“Leaky spaces for Climate Change Education are not enough for Bristol’s young people”

city hall, BristolBlog by Mrs Michelle Graffagnino, Senior Lecturer in Education, and Dr Nicola Warren-Lee, Senior Lecturer in Education.

After attending a Bristol Education Partnership Climate Change event at City Hall in Bristol, Nicola and Michelle recall the brilliance of the student contributions, the passion of the senior leaders and the ambiguity of the attending DfE representative.

City Hall in Bristol is impressive.  Even more so on a crisp autumnal morning full of enthusiastic school students armed with posters, and a cohort of beginning geography teachers ready to take their first steps into a microteaching event on climate change curriculum improvement in October 2022. The Bristol Education Partnership (BEP) had organised a climate conference to showcase individual schools’ climate change initiatives and to bring students to take part in workshops on different areas of climate action.  The School of Education, PGCE Secondary Geography group were there to support discussions on how the curriculum that students follow could be changed, improved and linked together.

Reflections on the day for school students

Young people don’t need to be told to think ’blue skies’, they just do… A snippet of their ideas from the morning includes:

  • write climate change speeches in English
  • look at the industrial revolution and link to climate change in history
  • explore the fight against climate change in France/Spain; helping to understand climate change as a worldwide issue
  • meat-free Mondays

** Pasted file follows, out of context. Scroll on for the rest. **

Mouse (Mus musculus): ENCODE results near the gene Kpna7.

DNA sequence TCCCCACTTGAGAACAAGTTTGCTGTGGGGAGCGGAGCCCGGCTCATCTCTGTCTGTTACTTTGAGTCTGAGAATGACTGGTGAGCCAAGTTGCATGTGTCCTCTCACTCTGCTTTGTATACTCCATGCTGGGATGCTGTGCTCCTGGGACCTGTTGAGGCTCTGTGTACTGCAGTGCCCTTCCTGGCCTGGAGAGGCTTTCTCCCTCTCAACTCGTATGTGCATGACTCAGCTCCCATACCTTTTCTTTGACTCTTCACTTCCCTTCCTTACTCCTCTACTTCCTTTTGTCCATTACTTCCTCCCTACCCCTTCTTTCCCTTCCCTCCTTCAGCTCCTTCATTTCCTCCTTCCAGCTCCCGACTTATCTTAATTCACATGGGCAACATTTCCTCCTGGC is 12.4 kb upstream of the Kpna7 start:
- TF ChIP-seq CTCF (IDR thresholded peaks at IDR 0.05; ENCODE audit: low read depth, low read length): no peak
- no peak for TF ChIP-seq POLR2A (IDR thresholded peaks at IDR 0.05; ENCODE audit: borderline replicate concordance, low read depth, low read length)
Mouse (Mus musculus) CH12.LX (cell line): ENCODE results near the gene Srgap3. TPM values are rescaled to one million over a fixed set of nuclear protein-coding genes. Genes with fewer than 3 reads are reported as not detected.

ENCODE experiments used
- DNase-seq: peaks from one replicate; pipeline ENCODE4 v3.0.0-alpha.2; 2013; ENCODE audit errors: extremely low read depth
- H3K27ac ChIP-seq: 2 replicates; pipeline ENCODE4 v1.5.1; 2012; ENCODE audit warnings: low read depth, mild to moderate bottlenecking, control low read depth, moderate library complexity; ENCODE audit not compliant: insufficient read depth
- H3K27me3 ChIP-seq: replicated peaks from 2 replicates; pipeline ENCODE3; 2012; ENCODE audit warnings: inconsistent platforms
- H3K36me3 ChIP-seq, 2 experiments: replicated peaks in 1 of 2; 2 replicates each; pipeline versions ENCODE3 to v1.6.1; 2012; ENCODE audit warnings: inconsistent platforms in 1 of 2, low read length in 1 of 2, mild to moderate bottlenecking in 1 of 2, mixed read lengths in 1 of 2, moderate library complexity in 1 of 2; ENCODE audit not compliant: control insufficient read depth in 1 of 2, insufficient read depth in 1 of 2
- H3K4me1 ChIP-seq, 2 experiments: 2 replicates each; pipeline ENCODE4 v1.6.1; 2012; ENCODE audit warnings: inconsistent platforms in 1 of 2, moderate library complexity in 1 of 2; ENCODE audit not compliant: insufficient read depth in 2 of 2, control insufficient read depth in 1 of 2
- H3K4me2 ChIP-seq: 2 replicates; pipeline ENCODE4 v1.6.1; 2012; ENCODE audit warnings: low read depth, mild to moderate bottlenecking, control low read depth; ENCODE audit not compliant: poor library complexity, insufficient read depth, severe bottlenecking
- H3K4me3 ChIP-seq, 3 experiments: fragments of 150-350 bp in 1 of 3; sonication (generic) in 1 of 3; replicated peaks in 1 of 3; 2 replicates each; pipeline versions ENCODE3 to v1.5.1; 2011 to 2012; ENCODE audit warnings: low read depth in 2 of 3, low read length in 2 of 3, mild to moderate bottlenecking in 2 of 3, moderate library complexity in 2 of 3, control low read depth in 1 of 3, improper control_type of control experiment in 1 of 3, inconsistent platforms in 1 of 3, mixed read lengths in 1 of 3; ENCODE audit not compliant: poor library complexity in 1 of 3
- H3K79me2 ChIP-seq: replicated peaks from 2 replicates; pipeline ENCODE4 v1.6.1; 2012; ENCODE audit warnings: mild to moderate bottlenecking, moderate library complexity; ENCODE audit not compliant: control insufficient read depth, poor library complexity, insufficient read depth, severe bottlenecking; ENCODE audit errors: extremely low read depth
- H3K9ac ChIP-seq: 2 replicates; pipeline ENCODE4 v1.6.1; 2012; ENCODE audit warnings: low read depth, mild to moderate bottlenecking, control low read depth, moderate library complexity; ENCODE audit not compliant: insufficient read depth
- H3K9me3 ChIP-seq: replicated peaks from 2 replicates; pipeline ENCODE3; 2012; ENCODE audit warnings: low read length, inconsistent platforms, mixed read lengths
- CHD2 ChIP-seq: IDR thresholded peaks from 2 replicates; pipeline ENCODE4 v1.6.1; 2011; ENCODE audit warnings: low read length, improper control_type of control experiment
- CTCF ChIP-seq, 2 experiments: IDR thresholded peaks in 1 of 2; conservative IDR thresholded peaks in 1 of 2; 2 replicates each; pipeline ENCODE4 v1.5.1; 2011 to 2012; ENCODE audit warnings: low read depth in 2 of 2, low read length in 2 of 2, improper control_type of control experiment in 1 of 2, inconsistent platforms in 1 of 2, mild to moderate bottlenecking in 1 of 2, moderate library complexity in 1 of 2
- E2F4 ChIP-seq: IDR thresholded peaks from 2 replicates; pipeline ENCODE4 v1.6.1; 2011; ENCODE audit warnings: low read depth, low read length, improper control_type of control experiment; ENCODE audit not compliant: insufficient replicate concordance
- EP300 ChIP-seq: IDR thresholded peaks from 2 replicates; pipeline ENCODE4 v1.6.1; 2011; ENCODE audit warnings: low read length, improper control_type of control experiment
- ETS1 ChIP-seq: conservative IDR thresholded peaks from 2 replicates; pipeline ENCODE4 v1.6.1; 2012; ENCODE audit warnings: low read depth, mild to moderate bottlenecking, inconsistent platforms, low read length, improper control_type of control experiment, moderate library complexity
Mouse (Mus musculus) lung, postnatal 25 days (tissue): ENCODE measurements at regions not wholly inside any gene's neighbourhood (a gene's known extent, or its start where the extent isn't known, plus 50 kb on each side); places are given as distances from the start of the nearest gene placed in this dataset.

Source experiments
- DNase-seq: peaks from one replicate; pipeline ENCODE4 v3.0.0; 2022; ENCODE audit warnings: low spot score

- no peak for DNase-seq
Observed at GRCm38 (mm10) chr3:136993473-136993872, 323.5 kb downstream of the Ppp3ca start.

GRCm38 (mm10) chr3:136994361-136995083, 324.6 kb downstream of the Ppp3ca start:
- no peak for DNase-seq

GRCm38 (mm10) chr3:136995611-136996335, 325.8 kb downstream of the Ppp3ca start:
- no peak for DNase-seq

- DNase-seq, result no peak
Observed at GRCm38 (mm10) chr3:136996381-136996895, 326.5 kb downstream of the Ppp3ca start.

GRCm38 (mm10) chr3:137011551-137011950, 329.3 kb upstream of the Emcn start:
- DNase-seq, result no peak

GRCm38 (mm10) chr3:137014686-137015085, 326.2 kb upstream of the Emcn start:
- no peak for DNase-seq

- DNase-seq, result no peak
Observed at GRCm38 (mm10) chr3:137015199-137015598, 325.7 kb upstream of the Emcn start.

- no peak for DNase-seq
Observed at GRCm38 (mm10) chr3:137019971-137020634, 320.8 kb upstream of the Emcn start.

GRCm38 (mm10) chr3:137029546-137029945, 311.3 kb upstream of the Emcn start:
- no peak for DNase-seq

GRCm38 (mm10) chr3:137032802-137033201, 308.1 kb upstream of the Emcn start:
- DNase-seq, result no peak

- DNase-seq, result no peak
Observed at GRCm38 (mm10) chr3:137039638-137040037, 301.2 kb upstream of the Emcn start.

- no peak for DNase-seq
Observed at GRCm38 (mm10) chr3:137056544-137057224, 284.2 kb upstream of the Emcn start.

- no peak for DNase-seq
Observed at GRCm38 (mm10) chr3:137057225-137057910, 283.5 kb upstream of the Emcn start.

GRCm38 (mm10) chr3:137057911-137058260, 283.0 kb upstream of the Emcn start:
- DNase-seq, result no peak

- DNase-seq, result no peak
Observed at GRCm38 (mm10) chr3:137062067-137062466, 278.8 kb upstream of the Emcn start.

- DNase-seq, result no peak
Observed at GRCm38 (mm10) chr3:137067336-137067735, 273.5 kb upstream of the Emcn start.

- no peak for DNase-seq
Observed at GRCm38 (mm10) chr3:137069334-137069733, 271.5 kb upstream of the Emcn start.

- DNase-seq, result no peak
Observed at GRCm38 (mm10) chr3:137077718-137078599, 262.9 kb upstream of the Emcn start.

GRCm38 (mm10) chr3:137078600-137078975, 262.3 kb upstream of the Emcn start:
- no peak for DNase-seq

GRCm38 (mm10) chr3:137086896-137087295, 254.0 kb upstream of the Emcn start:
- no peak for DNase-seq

• Walk + Wheel; an initiative to get more people walking and cycling
  • lesson time on empowering voices; encouraging their student climate voice

Full of ideas, they heard from Mya-Rose Craig in the afternoon whose recently published book ‘We Have a Dream’ speaks of Indigenous people and people of colour who are disproportionately affected by climate change, yet often are not heard in global conversations.

The opportunity then came for a speaker from each school group to voice their concerns and offer strategies to the audience in the Grand Council Chamber at City Hall.  The students were passionate and articulate in voicing their aspirations for climate change to be at the heart of the curriculum, school and wider communities. The school students, representing the 14 BEP schools, ended the day by listening to Marvin Rees, Mayor of Bristol, discussing council-led initiatives and how each city and their communities should be the focus of grassroots climate change initiatives to have the impact needed at a global scale.

Reflections on the views of senior school leaders